Written and Illustrated by: Christopher Myers
Take a few moments before you begin to check out the cover and illustrations, summarizing what your child thinks the book will explore and asking questions like these about illustrations and descriptions you see.
The book is called H.O.R.S.E., but I don’t see any horses in here. Do you know why the book is called that?
What do you notice about the illustrations in this book? How are they similar to, or different than, the pictures in many other books you have read?
Notice the different settings on each page. Are the kids on a basketball court? The city? Outer space? How do you think it’s possible for them to be in all of these places?
What do you think will happen in this story based on the pictures we have seen so far?
Activate Prior Knowledge
Talk to your child about his/her interest in basketball. "It looks like these two kids are playing basketball. Do you like basketball? Do you know the rules of basketball?" If your child already knows the game, H.O.R.S.E., have him/her remind you of how it is played.
As You Read
The first time you read a story, consider going through the whole book, and only stopping if your child asks for help with a word. If s/he is reading independently, ask your child to stop when s/he gets to a new word in the story. If you are still working through the story with your child, stop to discuss unfamiliar words on your subsequent readings. Encourage your child to discover a word’s meaning by using the illustrations and words surrounding it. Examples of new words from H.O.R.S.E. include:
Every once in awhile you and your child can make predictions about whether or not one of the boys will make a ridiculous shot. You can make connections to previous parts of the story by saying, "He made the shot before this one, do you think he will make this one? Why/why not? Also, do simple comprehension checks, followed by making connections to your child’s everyday life. For example, “Whoa, did he just actually dunk that ball with his tongue? How is that possible?”
Summarize and Interpret
To ensure comprehension, ask your child about what happened in the book. Who were the main characters, and what were the primary places? What happened in the story? Ask your child the following questions after finishing to further explore his/her understanding of the book:
What was your favorite shot described in the story?. Now that you have read the story, how is it possible that the main characters were in so many settings?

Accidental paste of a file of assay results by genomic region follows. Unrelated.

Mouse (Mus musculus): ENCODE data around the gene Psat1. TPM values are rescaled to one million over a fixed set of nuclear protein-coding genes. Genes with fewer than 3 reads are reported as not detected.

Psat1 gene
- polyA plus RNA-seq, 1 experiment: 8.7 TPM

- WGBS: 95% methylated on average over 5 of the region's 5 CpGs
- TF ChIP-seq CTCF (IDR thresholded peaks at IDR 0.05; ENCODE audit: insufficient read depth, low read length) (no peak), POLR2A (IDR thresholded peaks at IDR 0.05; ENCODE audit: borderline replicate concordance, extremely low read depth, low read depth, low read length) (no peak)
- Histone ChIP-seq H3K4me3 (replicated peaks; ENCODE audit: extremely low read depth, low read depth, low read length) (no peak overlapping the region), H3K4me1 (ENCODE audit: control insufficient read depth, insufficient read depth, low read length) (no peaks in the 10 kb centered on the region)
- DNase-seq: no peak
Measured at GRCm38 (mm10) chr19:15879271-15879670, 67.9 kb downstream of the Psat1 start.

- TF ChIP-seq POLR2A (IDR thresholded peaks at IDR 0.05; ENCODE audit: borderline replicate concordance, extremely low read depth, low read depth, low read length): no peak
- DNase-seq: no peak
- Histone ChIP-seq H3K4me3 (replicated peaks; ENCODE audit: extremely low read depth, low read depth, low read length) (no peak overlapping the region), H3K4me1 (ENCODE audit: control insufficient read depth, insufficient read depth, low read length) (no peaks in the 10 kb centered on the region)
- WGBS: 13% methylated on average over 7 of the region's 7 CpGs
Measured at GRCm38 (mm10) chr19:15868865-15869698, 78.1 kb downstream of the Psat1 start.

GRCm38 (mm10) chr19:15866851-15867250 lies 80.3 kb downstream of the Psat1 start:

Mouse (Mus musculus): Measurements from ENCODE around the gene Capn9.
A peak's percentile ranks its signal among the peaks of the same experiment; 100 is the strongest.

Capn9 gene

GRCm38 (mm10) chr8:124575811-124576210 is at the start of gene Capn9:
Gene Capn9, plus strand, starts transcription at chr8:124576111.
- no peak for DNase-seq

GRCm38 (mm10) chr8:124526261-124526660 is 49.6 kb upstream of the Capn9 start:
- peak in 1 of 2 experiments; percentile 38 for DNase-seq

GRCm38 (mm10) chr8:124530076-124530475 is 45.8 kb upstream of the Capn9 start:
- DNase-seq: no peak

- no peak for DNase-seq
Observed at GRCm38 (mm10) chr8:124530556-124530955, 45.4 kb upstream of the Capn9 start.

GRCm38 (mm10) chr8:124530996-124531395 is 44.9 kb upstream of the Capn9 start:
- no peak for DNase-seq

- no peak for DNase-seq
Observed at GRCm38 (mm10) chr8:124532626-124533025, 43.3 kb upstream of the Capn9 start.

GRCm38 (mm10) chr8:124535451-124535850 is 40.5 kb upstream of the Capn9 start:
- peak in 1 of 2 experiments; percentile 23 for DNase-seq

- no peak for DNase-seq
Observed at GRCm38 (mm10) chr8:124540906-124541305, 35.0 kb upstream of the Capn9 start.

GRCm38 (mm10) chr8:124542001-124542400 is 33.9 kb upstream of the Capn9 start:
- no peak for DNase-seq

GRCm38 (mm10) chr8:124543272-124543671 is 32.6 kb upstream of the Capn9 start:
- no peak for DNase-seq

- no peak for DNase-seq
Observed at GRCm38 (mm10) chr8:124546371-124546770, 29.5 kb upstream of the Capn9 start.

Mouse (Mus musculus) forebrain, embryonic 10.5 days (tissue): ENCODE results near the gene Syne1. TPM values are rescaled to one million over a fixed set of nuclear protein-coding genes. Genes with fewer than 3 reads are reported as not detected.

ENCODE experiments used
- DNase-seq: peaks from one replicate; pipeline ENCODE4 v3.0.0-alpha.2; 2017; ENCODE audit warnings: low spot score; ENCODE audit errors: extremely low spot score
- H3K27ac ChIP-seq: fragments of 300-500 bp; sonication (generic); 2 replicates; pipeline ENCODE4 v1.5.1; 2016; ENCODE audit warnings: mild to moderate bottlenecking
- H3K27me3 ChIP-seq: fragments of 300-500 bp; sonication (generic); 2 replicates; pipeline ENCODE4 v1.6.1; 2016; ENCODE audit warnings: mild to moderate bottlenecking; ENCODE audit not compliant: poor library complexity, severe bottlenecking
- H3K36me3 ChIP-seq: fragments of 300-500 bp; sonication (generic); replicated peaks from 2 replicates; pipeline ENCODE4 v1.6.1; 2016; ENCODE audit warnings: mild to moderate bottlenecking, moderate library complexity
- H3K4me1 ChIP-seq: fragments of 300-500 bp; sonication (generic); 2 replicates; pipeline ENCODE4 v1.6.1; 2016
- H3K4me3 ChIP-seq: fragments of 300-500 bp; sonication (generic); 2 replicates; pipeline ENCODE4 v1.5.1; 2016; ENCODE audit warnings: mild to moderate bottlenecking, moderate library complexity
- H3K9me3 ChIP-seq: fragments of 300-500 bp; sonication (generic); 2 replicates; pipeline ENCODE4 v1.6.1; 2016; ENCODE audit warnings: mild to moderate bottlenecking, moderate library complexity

Does anyone actually win or lose this game of H.O.R.S.E. during the story? Why or why not?
Imagine you were playing H.O.R.S.E. with these kids. Tell me about the craziest, out-of-this-world shot that you think you could make!
Read the Author’s Note at the end of this book.
The author, Christopher Meyers, says he made this book about his friends and what they do together. What do you like to do with your friends? Whatever it is, how could you make it zanier and more imaginative, like the game of H.O.R.S.E. in this book?
Extended Learning Exploration
Play H.O.R.S.E (or G.H.O.S.T)!
Find the nearest basketball court to your home. Then, grab a basketball, and go out to play your own game of H.O.R.S.E.! At first, play a traditional game, trying to make each other’s shots. Then, tell your child that s/he should imagine it is the final scene in H.O.R.S.E., and it’s time to outdo the outer space shot! Have your child tell you all about the shot s/he is going to make! See if you can top it, and then go back and forth just like the main characters in the story.
Why can basketball players get a better grip on certain balls than others? Find out why with this page on National Geographic Kids about basketballs and how different materials affect the way that players can hold a ball. Scientists tested out the difference between two different types of balls: synthetic (manmade) and leather. They found that the leather absorbed the sweat of the players better and made it easier for them to hold (due to it having more friction), whereas the synthetic ball kept the sweat on the surface.
Try This Out
If you have time, go around and take photos of your neighborhood. Print them, and have your child cut out buildings, houses, or scenes, and then use those to create the setting for a scene in your own H.O.R.S.E. story. S/he draws the two of you, much like the book, and uses collage and real images for the background for the “next shot” in H.O.R.S.E.